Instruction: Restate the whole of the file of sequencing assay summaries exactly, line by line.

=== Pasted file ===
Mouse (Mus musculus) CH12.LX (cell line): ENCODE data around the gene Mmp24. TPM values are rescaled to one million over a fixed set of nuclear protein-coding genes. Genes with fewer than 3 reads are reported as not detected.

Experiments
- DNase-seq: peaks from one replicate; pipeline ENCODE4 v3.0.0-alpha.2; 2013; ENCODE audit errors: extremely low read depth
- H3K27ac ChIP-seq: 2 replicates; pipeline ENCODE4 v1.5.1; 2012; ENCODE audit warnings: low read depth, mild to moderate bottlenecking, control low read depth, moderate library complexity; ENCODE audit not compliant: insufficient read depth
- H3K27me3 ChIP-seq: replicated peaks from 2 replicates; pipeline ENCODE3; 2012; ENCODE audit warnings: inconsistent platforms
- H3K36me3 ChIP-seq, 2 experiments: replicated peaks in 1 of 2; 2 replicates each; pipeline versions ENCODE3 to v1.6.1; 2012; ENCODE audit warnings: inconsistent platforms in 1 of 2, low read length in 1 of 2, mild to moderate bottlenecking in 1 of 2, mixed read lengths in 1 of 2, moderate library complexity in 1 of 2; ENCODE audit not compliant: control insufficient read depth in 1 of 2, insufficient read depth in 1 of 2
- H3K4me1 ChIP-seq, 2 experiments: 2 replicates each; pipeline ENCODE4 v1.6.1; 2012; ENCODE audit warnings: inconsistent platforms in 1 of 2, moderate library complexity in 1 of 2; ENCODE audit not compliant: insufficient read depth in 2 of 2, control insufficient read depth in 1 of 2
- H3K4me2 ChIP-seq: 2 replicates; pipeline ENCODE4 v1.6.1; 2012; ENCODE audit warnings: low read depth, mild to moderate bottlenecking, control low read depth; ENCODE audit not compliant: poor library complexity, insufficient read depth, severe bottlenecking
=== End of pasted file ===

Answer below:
Mouse (Mus musculus) CH12.LX (cell line): ENCODE data around the gene Mmp24. TPM values are rescaled to one million over a fixed set of nuclear protein-coding genes. Genes with fewer than 3 reads are reported as not detected.

Experiments
- DNase-seq: peaks from one replicate; pipeline ENCODE4 v3.0.0-alpha.2; 2013; ENCODE audit errors: extremely low read depth
- H3K27ac ChIP-seq: 2 replicates; pipeline ENCODE4 v1.5.1; 2012; ENCODE audit warnings: low read depth, mild to moderate bottlenecking, control low read depth, moderate library complexity; ENCODE audit not compliant: insufficient read depth
- H3K27me3 ChIP-seq: replicated peaks from 2 replicates; pipeline ENCODE3; 2012; ENCODE audit warnings: inconsistent platforms
- H3K36me3 ChIP-seq, 2 experiments: replicated peaks in 1 of 2; 2 replicates each; pipeline versions ENCODE3 to v1.6.1; 2012; ENCODE audit warnings: inconsistent platforms in 1 of 2, low read length in 1 of 2, mild to moderate bottlenecking in 1 of 2, mixed read lengths in 1 of 2, moderate library complexity in 1 of 2; ENCODE audit not compliant: control insufficient read depth in 1 of 2, insufficient read depth in 1 of 2
- H3K4me1 ChIP-seq, 2 experiments: 2 replicates each; pipeline ENCODE4 v1.6.1; 2012; ENCODE audit warnings: inconsistent platforms in 1 of 2, moderate library complexity in 1 of 2; ENCODE audit not compliant: insufficient read depth in 2 of 2, control insufficient read depth in 1 of 2
- H3K4me2 ChIP-seq: 2 replicates; pipeline ENCODE4 v1.6.1; 2012; ENCODE audit warnings: low read depth, mild to moderate bottlenecking, control low read depth; ENCODE audit not compliant: poor library complexity, insufficient read depth, severe bottlenecking